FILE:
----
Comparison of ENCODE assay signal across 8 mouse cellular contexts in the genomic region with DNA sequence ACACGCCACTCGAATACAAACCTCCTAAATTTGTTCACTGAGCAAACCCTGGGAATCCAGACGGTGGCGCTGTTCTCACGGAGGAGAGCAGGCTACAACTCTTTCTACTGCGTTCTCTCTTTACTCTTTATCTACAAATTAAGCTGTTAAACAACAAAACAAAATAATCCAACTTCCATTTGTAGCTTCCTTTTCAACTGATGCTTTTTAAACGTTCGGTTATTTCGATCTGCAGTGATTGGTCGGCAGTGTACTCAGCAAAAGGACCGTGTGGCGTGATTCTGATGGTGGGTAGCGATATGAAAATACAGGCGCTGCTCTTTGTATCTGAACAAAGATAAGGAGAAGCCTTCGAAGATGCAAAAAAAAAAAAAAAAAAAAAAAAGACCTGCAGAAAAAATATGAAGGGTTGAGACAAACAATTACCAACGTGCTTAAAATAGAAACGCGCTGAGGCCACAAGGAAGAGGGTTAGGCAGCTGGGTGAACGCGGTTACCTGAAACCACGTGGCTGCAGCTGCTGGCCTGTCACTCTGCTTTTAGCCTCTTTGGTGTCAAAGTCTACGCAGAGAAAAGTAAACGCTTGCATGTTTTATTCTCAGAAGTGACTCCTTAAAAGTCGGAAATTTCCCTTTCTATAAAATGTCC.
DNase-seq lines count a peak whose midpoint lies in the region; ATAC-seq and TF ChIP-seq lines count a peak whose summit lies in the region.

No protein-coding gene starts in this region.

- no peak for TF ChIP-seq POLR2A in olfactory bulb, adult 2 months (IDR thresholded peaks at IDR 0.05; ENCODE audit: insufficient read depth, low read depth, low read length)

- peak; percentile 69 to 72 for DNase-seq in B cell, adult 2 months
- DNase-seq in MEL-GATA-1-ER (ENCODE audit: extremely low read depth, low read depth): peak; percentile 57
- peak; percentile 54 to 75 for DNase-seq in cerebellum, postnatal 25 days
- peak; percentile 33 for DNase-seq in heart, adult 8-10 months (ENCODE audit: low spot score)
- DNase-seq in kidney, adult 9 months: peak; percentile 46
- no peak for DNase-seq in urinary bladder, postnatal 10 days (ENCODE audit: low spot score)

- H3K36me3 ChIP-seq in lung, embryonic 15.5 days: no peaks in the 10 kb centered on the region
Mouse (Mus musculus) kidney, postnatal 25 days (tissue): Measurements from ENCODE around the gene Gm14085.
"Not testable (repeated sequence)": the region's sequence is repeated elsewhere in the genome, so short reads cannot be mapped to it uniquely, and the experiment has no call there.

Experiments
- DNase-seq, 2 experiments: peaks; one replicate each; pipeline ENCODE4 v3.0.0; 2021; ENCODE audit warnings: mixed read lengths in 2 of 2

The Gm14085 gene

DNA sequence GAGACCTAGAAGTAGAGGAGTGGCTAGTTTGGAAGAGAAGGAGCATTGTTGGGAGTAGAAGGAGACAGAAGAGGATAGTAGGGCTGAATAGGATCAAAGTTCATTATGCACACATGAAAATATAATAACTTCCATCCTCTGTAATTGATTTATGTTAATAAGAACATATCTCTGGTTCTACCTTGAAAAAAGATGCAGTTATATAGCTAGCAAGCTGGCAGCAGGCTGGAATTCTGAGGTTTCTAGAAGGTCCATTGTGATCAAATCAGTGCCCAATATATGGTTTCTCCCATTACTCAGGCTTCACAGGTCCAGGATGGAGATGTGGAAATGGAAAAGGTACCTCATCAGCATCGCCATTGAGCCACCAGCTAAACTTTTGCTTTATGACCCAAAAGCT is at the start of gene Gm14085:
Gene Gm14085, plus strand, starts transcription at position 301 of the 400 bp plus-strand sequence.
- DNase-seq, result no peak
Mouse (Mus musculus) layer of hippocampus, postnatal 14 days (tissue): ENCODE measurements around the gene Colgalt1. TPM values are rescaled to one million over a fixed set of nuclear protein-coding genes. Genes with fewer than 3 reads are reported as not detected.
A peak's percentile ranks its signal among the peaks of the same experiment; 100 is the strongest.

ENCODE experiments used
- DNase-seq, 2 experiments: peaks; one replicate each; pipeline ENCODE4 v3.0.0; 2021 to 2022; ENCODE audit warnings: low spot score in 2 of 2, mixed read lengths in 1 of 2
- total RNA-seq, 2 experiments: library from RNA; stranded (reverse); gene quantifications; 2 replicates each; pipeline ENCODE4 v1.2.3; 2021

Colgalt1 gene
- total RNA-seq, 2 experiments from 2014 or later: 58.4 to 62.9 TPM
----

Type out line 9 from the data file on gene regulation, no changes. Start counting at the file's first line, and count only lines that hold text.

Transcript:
- DNase-seq in kidney, adult 9 months: peak; percentile 46